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With rising demand for insulin, half of those in need will lack access in 2030, new study suggests

Access and cost of insulin is affecting those who need it most, and without major improvements, millions will be without a treatment, a new study suggests.

If you’re a diabetic in parts of Africa or Asia, getting access to life-saving insulin and then being able to afford it is already difficult.

Now, a new study led by Stanford Health Policy’s Sanjay Basu, MD, PhD, indicates the amount of insulin needed to effectively treat Type 2 diabetes will rise by more than 20 percent worldwide over the next 12 years.

But without major improvements in cost and access, around half of the 79 million adults with type 2 diabetes won’t get the drug, particularly in Africa and Asia.

That’s nearly 40 million people.

“It’s frustrating that a highly effective drug that was invented decades ago will be out of reach to millions,” Basu told me.

Insulin is essential for all people with Type 1 diabetes and some people with Type 2 diabetes to prevent complications such as blindness, amputation, kidney failure and stroke. As global rates of Type 2 diabetes soar and diabetics live longer, insulin treatment remains costly, running as high as $900 a month for patients without health insurance.

Further exacerbating the dilemma, there are only three major manufacturers of insulin: Novo Nordisk, Sanofi and Lilly. The three companies were hit with a lawsuit in 2017, accused of conspiring to drive up the price of insulin. A study in The Journal of the American Medical Association found that the price of insulin nearly tripled from 2002 to 2013.

The findings, published in The Lancet Diabetes and Endocrinology journal, are of particular concern for Africa and Asia, which the modeling study predicts will have the largest unmet insulin need in 2030 if access remains at current levels.

Basu said strategies must be adopted to make insulin more widely available and affordable. “Despite the UN's commitment to treat noncommunicable diseases and ensure universal access to drugs for diabetes, across much of the world insulin is scarce and unnecessarily difficult for patients to access,” he said. “Unless governments begin initiatives to make insulin available and affordable, then its use is always going to be far from optimal.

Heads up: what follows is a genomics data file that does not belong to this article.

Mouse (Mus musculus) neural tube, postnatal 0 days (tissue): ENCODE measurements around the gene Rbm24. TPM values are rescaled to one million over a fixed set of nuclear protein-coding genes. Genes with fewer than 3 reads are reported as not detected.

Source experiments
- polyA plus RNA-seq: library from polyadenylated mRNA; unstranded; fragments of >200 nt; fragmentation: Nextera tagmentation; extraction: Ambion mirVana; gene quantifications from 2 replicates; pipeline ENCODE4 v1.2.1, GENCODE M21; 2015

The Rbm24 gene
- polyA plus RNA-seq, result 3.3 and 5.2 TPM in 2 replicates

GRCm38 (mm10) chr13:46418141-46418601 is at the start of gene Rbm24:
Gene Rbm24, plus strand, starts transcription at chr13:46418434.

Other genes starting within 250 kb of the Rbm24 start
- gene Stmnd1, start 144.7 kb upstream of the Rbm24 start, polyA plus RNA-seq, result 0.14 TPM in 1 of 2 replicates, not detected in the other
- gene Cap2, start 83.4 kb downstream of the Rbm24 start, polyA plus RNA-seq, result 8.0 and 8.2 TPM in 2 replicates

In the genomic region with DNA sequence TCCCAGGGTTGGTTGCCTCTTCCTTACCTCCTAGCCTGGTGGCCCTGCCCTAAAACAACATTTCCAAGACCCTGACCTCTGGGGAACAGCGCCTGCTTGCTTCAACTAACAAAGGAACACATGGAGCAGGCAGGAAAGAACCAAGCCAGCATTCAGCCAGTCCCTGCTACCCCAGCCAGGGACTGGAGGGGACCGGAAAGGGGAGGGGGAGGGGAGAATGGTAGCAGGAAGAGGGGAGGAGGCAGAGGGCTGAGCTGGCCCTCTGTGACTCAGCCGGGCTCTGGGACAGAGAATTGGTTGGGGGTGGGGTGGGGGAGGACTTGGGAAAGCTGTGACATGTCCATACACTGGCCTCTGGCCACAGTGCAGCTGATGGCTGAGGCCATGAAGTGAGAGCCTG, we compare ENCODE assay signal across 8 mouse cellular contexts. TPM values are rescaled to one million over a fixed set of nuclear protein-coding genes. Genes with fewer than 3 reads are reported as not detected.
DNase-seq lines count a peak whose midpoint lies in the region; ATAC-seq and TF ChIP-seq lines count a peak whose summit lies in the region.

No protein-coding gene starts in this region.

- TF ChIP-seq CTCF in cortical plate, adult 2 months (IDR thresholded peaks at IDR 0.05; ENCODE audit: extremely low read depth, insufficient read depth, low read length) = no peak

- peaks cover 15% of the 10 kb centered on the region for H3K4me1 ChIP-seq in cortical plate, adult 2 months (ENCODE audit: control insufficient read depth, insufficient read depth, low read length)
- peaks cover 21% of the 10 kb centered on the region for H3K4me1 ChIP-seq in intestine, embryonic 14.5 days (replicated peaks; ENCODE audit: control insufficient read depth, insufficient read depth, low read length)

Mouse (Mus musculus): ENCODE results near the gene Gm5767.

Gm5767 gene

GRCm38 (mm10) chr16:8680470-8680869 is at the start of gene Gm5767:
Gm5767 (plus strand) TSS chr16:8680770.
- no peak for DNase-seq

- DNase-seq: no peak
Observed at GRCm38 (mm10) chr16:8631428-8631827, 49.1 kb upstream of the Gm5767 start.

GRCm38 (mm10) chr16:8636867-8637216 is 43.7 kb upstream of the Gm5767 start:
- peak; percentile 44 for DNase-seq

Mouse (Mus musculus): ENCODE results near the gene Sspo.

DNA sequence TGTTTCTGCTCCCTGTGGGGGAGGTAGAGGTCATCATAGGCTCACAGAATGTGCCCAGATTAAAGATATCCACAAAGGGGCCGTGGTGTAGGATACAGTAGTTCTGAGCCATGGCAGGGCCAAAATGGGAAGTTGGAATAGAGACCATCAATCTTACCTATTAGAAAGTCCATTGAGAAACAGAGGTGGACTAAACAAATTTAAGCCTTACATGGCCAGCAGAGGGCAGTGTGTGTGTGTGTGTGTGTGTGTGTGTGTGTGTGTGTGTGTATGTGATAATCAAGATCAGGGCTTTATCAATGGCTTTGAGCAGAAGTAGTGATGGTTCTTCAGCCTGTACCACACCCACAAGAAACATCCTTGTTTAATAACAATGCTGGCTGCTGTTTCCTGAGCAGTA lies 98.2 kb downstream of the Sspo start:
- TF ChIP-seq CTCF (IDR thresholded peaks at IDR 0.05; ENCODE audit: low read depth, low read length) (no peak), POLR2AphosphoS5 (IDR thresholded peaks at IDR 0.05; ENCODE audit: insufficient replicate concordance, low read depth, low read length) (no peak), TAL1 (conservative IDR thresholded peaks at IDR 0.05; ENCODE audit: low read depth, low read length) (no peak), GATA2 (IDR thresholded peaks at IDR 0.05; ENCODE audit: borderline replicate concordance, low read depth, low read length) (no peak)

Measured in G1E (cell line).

Using data from the International Diabetes Federation and 14 cohort studies representing more than 60 percent of the global population with Type 2 diabetes, the researchers modeled the burden of Type 2 diabetes in 221 countries and territories between 2018 and 2030.

They estimated the potential number of insulin users, amount of insulin required, and the burden of diabetes complications under varying levels of insulin access and treatment in adults aged 18 or older. Results showed that worldwide, the number of adults with Type 2 diabetes is expected rise by more than a fifth from 406 million in 2018 to 511 million in 2030, with over half living in just three countries: China, India and the United States.

The estimates suggest that making insulin widely accessible would have the greatest impact in the African region — increasing insulin use sevenfold from around 700,000 people with type 2 diabetes at current levels of access to over 5 million. Universal access in Asia could more than double the number of insulin users from 21 million to 48 million people.

Photo by Getty Images

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